TITiming of volcanism in the Sierra Nevada of California; evidence for Pliocene delamination of the batholithic root?
AUManley-Curtis-R; Glazner-Allen-F; Farmer-G-Lang
AFUniversity of North Carolina at Chapel Hill, Department of Geological Sciences, Chapel Hill, NC, United States
SOGeology(Boulder). 28; 9, Pages 811-814. 2000.
PBGeological Society of America (GSA). Boulder, CO, United States. 2000.
ABRecent seismic experiments across the southern Sierra Nevada, California, show that the range lacks a thick crustal root. Xenolith studies indicate that delamination and loss of much of the lower crust may have occurred between 10 and 3 Ma. We estimate that delamination occurred ca. 3.5 Ma on the basis of a sudden pulse of mafic potassic magmatism within and just east of the Sierra Nevada from 4 to 3 Ma....
DEabsolute-age; Ar-Ar; batholiths-; California-; Cenozoic-; continental-crust; crust-; dates-; delamination-; igneous-rocks...
CC05A-Igneous-and-metamorphic-petrology; 03-Geochronology
NNWith GSA Data Repository Item 200085.
RFGeoRef, Copyright 2002, American Geological Institute. Reference includes data supplied by the Geological Society of America, Boulder, CO, United States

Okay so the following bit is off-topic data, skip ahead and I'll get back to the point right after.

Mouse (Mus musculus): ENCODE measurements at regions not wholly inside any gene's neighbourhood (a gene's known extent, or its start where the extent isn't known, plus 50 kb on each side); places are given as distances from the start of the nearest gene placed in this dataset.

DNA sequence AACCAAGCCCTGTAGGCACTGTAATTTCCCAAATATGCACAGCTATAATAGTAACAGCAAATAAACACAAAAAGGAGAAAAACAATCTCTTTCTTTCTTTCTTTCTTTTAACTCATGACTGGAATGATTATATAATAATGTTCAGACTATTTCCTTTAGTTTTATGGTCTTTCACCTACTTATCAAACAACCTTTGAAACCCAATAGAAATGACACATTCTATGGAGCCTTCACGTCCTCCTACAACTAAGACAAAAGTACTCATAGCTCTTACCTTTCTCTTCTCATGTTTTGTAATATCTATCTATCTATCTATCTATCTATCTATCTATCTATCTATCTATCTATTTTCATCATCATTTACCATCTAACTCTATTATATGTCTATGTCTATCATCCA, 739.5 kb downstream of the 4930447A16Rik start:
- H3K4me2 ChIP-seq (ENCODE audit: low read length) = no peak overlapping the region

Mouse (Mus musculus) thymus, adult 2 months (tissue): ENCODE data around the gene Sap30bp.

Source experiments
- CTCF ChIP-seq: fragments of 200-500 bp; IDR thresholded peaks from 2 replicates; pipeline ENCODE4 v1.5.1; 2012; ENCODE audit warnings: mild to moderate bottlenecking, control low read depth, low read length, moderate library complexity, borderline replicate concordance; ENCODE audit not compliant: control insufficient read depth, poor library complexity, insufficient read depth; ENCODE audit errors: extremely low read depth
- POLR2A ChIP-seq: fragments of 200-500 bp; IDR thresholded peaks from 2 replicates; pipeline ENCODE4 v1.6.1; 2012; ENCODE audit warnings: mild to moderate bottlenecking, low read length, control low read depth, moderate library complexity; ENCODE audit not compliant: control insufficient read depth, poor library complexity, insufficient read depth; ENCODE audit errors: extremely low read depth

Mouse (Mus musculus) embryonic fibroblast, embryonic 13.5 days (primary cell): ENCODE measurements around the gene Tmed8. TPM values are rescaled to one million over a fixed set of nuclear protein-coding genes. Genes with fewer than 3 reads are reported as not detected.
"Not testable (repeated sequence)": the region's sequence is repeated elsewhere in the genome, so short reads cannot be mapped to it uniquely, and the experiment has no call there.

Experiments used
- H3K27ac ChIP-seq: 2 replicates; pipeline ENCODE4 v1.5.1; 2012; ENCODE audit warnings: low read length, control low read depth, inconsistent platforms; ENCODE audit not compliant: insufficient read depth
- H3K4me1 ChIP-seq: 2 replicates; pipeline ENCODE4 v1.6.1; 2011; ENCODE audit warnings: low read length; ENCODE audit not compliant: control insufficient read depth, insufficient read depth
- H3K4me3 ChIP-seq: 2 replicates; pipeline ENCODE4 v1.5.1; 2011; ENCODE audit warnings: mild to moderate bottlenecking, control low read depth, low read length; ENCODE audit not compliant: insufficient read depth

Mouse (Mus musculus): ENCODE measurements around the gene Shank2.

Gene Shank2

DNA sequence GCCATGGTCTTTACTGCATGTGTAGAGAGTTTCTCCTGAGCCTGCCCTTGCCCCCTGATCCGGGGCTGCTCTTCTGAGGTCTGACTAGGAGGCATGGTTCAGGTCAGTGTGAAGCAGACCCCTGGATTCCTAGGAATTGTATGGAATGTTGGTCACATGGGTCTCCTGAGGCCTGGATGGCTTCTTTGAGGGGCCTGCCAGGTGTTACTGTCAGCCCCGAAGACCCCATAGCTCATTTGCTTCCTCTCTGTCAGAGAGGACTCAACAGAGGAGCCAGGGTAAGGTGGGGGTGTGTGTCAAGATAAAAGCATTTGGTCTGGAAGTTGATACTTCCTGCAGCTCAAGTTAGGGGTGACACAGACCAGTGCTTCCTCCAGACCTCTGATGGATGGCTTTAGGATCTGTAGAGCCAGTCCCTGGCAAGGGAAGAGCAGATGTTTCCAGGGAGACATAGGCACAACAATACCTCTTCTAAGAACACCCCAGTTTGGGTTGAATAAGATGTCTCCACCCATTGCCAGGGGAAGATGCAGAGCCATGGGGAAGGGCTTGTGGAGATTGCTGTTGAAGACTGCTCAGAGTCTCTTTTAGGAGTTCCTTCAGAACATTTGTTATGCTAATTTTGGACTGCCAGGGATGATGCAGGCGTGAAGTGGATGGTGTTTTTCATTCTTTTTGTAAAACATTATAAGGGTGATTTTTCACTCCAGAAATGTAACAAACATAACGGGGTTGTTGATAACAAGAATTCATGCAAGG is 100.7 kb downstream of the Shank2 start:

The TABLE HEADING section contains the name of the table or figure within a document where the data was reported. Table heading data is usually found just below the GEOREF DATA section, examples of actual submitted data files can be found HERE. Even though this section is not required it aids others when looking up data with in a document for correction or reference.


     This section contains the majority of the data in the file. This section has a strict format that must be followed, but data is easily added to this section as long a few guidelines are met. The types or data available for a sample vary, but there is some data that is required in this section of the data cannot be added to the database. A list of required data can be seen in the table below.

Table of require data for the "SAMPLE DATA" section